Today is the official publication day of the fourth edition of The Oxford Companion to Wine. You would be forgiven for thinking this massive tome had been out for several weeks, so long have we been plugging it on this site and on its very own site www.oxfordcompaniontowine.com. But apparently even the mighty Amazon obeys the strictures of an official pub date and will ship copies only from that date.
Since the third edition of the Companion was published way back in 2006, this has been the longest wait to date for a new edition of what has come to be, to my amazement and great personal delight, a book that plays an important part in the lives of wine lovers and wine students all over the world. It’s effectively the major resource for Diploma students on the top course offered by the Wine & Spirit Education Trust (which is why publishers OUP allowed the WSET an exceptional pre-publication consignment of copies for this year’s student intake). And, as Singapore’s respected wine authority Poh Tiong very sweetly observed yesterday to all those on his mailing list, ‘even wine writers refer, even defer, to it’.
Assistant editor Julia Harding MW and I have had our work cut out to bring this million-word work up to date. The world of wine has changed enormously since 2006 and we found ourselves having to revise substantially, sometimes rewrite completely, more than 60% of all the 4,000 alphabetically listed entries (from abboccato to zymase), which include 300 new ones (from access system, wine to Zelen).
As you may imagine, this was not a job that could be done overnight. It has taken us two solid years’ work – a period even longer for Julia, who not only took charge of updating the maps and all the entries on vine-growing and winemaking, building up an unrivalled network of scientific informants, she also scrutinised the proofs at the very end of the process, having been a brilliant professional book editor in a previous life.
Of course with a massive reference work on a subject as fast-changing as wine, we were loth to spread the work over a longer period for fear of things getting out of date; as it was we were able to revise quite a few entries before the book was printed in Slovakia (not China nowadays). It took me five years to assemble the first edition because it had to be done from scratch – 800 double-column pages to fill! The first edition came out – at last – in 1994 and the second in 1999, giving rise to my family’s referring to it as my ‘fourth child’.
Of course we are hugely dependent on the 187 authorities who have also contributed to this edition of the Companion – including a particularly hard-working Viticulture Editor in the form of bi-hemispherical Richard Smart and Oenology Editors Denis Dubourdieu and Valérie Lavigne of Bordeaux – from eminent historians to leading scientists via specialists in different countries or even regions, most of whom have had to update their articles enormously. Even some of the historians have had to revise their entries in the light of new discoveries, and leading authority Patrick McGovern has completely rewritten 7,000 words on the origins of what he calls viniculture. All the entries on geology, recognised as an increasingly important topic for anyone interested in wine, have also been completely rewritten, by Professor Alex Maltman, who I see is now a regular contributor to The World of Fine Wine .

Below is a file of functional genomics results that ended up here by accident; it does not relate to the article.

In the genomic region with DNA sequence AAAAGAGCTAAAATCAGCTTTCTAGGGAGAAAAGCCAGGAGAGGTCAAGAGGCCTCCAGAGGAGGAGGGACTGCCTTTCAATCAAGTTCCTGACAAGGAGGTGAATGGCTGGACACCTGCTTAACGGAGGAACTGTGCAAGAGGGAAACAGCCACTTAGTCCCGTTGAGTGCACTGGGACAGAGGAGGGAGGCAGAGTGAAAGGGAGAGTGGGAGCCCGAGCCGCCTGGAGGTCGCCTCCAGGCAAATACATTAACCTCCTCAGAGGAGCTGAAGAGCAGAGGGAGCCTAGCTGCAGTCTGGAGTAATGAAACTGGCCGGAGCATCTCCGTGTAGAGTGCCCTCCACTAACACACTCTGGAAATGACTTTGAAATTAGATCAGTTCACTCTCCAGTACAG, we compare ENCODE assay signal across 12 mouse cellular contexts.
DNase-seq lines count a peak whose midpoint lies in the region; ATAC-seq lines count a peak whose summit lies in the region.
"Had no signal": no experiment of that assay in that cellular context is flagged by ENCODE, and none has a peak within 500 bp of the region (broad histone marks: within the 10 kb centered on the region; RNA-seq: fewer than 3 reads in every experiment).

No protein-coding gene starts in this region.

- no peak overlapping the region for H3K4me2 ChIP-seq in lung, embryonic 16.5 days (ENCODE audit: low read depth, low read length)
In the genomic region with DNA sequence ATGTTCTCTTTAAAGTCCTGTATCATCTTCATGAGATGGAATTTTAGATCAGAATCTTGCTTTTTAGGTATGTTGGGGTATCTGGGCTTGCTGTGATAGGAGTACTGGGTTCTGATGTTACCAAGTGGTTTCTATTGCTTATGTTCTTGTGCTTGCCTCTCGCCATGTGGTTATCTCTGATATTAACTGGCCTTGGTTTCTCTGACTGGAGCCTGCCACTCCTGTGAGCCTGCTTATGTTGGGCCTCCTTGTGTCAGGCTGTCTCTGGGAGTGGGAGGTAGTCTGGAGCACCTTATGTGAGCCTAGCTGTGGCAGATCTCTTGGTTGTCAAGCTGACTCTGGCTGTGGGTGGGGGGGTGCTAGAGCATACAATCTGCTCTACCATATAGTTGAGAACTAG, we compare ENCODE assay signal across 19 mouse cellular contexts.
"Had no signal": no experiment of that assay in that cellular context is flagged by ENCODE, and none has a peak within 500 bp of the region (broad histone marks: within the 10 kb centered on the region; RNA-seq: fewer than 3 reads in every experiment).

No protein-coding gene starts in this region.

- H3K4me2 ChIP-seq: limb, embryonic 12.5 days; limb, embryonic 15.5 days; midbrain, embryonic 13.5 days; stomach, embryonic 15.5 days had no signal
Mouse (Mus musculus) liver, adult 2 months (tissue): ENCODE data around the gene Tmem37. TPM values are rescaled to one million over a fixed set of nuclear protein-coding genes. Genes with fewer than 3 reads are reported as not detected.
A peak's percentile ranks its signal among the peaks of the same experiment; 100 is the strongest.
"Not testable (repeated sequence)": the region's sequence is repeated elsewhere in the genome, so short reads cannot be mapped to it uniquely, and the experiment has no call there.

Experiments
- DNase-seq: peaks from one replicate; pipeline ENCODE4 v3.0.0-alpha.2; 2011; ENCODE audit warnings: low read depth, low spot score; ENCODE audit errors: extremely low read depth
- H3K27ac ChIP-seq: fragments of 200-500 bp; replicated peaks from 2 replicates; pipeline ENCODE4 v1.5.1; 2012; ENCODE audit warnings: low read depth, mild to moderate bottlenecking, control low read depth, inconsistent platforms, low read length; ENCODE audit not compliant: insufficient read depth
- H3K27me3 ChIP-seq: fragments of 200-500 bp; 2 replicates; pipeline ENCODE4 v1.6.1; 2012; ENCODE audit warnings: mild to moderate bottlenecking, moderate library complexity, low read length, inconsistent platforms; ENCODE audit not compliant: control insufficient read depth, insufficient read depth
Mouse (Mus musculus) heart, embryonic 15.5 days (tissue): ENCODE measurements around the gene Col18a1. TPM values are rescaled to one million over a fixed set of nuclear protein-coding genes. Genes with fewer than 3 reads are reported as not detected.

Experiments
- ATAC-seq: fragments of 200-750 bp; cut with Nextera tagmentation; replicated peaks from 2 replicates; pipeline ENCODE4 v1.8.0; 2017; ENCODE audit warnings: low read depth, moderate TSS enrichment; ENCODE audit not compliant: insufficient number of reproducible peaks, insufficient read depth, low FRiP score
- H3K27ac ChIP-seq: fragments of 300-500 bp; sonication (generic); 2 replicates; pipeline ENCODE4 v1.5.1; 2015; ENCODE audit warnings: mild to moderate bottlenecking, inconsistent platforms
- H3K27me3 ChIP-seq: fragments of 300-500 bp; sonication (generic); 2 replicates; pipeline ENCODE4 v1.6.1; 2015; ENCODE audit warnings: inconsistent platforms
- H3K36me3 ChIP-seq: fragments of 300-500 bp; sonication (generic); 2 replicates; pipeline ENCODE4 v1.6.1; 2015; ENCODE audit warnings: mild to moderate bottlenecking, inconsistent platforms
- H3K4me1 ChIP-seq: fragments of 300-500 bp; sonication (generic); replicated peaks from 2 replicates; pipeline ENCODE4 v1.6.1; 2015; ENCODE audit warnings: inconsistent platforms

Then we have benefited from the new brooms wielded with particular energy by Walter Speller, who has rewritten most of the Italian entries, Huon Hooke on Australia, Sarah Ahmed on Portugal, and David Schildknecht, who has done the same for Germany and Austria. As you may imagine, the whole of eastern Europe is unrecognisable today compared with how it was in 2006. Thanks largely to specialist Master of Wine Caroline Gilby, all these entries have been rewritten. Linda Murphy, co-author of American Wine, has done the same for the host of entries on US wine regions.
Last weekend I devoted an entire article, Nine years of new words , to a survey of some of the more notable brand new entries, including whole new countries that are now producing wine, thanks often to the effects of climate change (itself a dramatically revised entry). But, if anyone interested in wine doubts whether they need this new edition, I mention just one word: minerality. It seems extraordinary that this fashionable concept was not an important part of wine-tasting vocabulary back in 2006 – but at least this serves as proof of how rapidly the world of wine has been changing.
Of course I am hardly impartial, but I do think that if you were sufficiently interested in wine to have acquired any previous edition, then you seriously need this new one. There are links to where to buy both print and digital versions on www.oxfordcompaniontowine.com, wherever you are in the world. The digital version is still being tweaked to ensure that those blissfully easy links between different entries work perfectly. It is hoped that it can be launched on the many platforms that will be offering it by the end of next week.
Last time it took us six months from publication to get the third edition on to JancisRobinson.com. This time around we hope to have an online version available exclusively to Purple Pages members before the end of the year. For the first time, we plan to embellish relevant entries with audio pronunciation guides I recorded last April.